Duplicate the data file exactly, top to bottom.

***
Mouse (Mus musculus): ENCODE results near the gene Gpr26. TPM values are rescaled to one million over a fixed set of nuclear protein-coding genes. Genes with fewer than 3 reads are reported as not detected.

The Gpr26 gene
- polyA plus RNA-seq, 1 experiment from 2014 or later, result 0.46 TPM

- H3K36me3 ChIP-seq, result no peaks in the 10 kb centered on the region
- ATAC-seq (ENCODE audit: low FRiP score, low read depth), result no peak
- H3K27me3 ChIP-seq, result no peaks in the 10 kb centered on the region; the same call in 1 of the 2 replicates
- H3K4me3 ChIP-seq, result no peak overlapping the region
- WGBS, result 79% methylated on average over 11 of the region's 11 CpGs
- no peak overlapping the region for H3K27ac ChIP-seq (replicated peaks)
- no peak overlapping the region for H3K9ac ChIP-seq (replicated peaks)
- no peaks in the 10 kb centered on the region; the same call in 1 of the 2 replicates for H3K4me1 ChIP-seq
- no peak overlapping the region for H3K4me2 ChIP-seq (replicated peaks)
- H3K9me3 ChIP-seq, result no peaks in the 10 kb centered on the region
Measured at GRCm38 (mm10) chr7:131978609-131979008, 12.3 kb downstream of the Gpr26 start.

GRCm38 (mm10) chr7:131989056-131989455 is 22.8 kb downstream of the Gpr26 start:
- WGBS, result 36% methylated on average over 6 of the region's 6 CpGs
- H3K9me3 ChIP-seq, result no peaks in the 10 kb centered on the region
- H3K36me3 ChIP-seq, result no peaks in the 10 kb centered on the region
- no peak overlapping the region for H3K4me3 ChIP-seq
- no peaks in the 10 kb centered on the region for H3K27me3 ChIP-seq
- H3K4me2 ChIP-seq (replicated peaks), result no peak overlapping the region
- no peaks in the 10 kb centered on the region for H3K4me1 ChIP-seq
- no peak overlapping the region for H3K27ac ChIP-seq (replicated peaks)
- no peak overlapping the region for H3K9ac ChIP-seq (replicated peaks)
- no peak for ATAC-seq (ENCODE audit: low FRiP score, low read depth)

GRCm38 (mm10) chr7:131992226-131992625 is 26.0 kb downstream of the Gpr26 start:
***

Mouse (Mus musculus): ENCODE results near the gene Gpr26. TPM values are rescaled to one million over a fixed set of nuclear protein-coding genes. Genes with fewer than 3 reads are reported as not detected.

The Gpr26 gene
- polyA plus RNA-seq, 1 experiment from 2014 or later, result 0.46 TPM

- H3K36me3 ChIP-seq, result no peaks in the 10 kb centered on the region
- ATAC-seq (ENCODE audit: low FRiP score, low read depth), result no peak
- H3K27me3 ChIP-seq, result no peaks in the 10 kb centered on the region; the same call in 1 of the 2 replicates
- H3K4me3 ChIP-seq, result no peak overlapping the region
- WGBS, result 79% methylated on average over 11 of the region's 11 CpGs
- no peak overlapping the region for H3K27ac ChIP-seq (replicated peaks)
- no peak overlapping the region for H3K9ac ChIP-seq (replicated peaks)
- no peaks in the 10 kb centered on the region; the same call in 1 of the 2 replicates for H3K4me1 ChIP-seq
- no peak overlapping the region for H3K4me2 ChIP-seq (replicated peaks)
- H3K9me3 ChIP-seq, result no peaks in the 10 kb centered on the region
Measured at GRCm38 (mm10) chr7:131978609-131979008, 12.3 kb downstream of the Gpr26 start.

GRCm38 (mm10) chr7:131989056-131989455 is 22.8 kb downstream of the Gpr26 start:
- WGBS, result 36% methylated on average over 6 of the region's 6 CpGs
- H3K9me3 ChIP-seq, result no peaks in the 10 kb centered on the region
- H3K36me3 ChIP-seq, result no peaks in the 10 kb centered on the region
- no peak overlapping the region for H3K4me3 ChIP-seq
- no peaks in the 10 kb centered on the region for H3K27me3 ChIP-seq
- H3K4me2 ChIP-seq (replicated peaks), result no peak overlapping the region
- no peaks in the 10 kb centered on the region for H3K4me1 ChIP-seq
- no peak overlapping the region for H3K27ac ChIP-seq (replicated peaks)
- no peak overlapping the region for H3K9ac ChIP-seq (replicated peaks)
- no peak for ATAC-seq (ENCODE audit: low FRiP score, low read depth)

GRCm38 (mm10) chr7:131992226-131992625 is 26.0 kb downstream of the Gpr26 start: